Vegetation plays a significant role in a natural ecosystem; soil is a segment of the environment that both facilitates and is necessary for the continued existence of plant growth and life (Ghaemi et al., 2014). Soil is an abiotic factor that determines the diversity of vegetation in a specific space and time. In this study, the herbaceous vegetation of Rawal Lake, Rawal Dam and its tributaries was identified and then the relationship of those plant species was developed with the soil,s variable parameters. It was observed from the results that available potassium was the factor that strongly defined the presence of Cynodon dactylon in study area sites. Studies revealed that potassium is the necessary nutrient for the growth and survival of Cynodon dactylon. In another study, six alluvial soils were cropped to check the presence and reduction (or even absence) of potassium in soil after plant and Cynodon dactylon cultivation. The results showed that after harvesting, a significant decline was observed in soil potassium (Rasnake and Thomas, 1976). Thus, the availability of potassium in five study-area sites also determined the distribution of Cynodon dactylon grass.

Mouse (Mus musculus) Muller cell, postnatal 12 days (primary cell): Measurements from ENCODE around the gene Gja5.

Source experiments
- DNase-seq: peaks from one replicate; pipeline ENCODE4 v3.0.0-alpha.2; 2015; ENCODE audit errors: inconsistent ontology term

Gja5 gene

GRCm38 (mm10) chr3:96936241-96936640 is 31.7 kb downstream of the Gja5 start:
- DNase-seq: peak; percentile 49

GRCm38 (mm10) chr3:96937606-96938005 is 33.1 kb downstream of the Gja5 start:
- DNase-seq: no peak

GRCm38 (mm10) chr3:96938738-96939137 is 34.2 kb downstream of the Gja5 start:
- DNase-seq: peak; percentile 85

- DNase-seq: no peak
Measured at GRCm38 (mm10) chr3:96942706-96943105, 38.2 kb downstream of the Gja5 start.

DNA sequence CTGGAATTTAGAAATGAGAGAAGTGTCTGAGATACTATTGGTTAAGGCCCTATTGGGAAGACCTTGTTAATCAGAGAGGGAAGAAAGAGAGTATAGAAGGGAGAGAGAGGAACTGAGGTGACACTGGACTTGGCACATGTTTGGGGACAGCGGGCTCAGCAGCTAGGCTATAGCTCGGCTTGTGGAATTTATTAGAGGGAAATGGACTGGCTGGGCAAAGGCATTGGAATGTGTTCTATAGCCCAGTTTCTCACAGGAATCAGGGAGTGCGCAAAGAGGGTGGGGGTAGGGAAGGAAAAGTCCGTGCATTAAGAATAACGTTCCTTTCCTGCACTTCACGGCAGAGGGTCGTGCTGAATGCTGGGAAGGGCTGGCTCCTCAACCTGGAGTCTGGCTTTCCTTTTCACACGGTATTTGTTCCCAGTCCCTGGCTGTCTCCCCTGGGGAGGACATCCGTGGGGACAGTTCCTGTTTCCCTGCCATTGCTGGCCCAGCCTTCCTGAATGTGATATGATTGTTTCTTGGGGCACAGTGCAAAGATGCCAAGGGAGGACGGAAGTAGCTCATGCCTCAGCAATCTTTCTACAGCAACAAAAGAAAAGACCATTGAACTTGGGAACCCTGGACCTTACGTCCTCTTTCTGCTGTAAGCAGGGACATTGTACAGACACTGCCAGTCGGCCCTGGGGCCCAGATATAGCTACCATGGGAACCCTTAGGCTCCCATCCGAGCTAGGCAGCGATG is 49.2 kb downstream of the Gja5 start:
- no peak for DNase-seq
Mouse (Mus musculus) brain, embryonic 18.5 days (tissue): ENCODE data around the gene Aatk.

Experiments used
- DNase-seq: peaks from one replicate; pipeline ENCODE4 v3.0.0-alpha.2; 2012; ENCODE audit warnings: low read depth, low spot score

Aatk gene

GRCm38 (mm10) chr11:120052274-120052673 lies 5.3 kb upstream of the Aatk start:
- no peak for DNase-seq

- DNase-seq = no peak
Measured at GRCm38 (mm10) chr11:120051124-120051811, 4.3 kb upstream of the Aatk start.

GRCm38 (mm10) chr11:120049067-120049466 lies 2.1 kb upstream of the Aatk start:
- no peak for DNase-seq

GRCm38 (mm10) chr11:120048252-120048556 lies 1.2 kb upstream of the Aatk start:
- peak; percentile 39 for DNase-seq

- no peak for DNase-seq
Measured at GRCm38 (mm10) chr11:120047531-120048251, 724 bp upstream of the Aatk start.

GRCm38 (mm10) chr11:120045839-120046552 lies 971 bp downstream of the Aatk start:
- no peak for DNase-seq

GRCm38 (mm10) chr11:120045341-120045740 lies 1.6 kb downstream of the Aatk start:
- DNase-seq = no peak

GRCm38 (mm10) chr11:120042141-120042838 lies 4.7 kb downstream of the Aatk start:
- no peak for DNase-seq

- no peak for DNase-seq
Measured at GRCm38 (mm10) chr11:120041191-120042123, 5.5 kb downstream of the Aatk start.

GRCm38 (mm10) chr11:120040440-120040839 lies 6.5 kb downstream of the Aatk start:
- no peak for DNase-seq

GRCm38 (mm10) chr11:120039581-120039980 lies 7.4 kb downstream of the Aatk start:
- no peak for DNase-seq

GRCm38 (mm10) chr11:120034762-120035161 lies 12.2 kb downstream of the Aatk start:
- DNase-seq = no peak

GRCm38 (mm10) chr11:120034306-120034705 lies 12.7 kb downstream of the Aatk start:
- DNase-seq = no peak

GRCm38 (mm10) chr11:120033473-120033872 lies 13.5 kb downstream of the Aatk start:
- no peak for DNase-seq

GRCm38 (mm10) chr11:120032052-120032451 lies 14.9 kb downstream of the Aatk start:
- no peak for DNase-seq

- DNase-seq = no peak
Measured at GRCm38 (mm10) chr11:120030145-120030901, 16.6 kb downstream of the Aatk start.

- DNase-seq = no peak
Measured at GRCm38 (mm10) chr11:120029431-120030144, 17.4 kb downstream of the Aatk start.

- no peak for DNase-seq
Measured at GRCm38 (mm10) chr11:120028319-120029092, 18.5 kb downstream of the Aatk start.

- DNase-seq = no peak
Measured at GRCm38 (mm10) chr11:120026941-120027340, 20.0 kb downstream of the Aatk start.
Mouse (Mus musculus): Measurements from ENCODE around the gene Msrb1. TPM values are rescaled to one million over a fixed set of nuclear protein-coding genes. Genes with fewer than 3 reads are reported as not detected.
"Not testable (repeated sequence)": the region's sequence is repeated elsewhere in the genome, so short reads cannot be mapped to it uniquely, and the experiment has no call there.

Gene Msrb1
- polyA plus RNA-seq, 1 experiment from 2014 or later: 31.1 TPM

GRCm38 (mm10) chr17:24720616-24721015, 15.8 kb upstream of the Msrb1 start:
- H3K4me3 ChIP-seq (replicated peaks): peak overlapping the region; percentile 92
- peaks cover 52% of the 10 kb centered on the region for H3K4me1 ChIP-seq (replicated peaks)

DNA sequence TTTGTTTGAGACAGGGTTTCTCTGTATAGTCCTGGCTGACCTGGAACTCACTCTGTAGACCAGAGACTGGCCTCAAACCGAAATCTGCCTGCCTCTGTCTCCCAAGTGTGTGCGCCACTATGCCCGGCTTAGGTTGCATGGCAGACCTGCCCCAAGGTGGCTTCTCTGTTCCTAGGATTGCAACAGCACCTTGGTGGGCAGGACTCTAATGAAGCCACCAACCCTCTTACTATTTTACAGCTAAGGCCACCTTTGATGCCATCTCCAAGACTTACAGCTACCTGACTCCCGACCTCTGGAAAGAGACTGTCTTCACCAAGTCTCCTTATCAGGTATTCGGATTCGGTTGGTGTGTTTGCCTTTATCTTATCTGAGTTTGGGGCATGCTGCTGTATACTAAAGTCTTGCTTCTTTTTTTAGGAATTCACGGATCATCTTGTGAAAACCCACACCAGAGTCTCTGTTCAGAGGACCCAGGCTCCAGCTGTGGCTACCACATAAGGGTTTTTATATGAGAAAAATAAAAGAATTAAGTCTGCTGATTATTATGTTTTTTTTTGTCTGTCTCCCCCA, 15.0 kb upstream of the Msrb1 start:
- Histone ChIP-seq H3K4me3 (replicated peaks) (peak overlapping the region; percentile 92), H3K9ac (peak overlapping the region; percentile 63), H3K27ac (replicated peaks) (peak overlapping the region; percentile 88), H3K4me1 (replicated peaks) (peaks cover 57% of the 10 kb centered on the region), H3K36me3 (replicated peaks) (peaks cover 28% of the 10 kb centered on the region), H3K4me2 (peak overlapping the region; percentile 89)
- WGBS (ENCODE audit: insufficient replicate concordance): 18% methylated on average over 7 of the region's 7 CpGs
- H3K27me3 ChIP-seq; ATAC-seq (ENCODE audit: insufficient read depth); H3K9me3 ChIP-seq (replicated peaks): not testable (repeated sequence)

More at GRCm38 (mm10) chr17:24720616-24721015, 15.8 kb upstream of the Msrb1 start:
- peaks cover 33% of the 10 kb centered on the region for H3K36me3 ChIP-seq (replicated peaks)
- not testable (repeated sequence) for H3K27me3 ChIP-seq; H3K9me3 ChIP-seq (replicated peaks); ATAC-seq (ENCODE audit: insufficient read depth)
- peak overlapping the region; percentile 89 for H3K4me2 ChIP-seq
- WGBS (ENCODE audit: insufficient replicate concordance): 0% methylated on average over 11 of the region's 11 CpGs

Two other species also dominated the plant communities that were scrutinized by the TWINSPAN classification technique. When we speak of dominance here, we are referring to the organism,s reaction to its habitat (Urooj et al., 2015). According to Trivedi (2004), the dominant species not only tolerate but also modify the environment,s harsh conditions (e.g., light, moisture, and space) for other organisms. Moreover, these species are prominent entities that formulate the major portion of a community,s living mass and provide the food, substrate and shelter for other individuals that live there. The most dominant species is Cynodon dactylon, followed by Cannabis sativa in second place and Melitotus indica in third place. DCA divided the study area vegetation into three main plant groups, which were populated by species similar to those found in the TWINSPAN communities. CCA was then used to develop a relationship between the study area sites, vegetation and the soil,s physical and chemical parameters (known as explanatory predictors or environmental variables). The graph predicted that available potassium was the environmental gradient among EC, pH, moisture and available phosphorus that strongly affected the study area sites, vegetation, specifically, Bambusaa arudinacea, Diclyptera roxburghiana and Sonchus asper. Potassium has many effects on a plant species: it stimulates early growth, increases protein production, improves the efficiency of water use (which is vital to stand persistence, longevity, and the winter hardiness of alfalfa), and improves resistance to diseases and insects. These roles or functions are general; however, all of them are important to profitable crop production (Rehm and Schmitt, 2002). Therefore, it can be said that plant species occupied by specific climatic and edaphic factors experience variability in their composition. It is generally assumed that soil saturation and OM matter are affected by the climate and that other parameters are dependent upon edaphic factors. OM is the soil parameter that determines both living organisms and the presence of their decomposed material in the soil. Thus, OM indirectly reveals the soil,s fertility. A separate graph was drawn for the heavy metals present in soil, including manganese, iron and zinc. Manganese strongly affected the presence and absence of species and showed an association with specific species, including Vicia faba, Anagalis arvensis and Malvastrum coromendelianum.